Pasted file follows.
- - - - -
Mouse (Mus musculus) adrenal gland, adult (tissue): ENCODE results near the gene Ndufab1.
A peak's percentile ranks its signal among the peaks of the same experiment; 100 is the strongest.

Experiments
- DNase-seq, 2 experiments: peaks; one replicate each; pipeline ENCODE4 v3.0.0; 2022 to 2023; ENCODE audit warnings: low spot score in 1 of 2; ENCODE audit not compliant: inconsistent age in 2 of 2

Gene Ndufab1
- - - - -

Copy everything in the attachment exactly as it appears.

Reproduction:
Mouse (Mus musculus) adrenal gland, adult (tissue): ENCODE results near the gene Ndufab1.
A peak's percentile ranks its signal among the peaks of the same experiment; 100 is the strongest.

Experiments
- DNase-seq, 2 experiments: peaks; one replicate each; pipeline ENCODE4 v3.0.0; 2022 to 2023; ENCODE audit warnings: low spot score in 1 of 2; ENCODE audit not compliant: inconsistent age in 2 of 2

Gene Ndufab1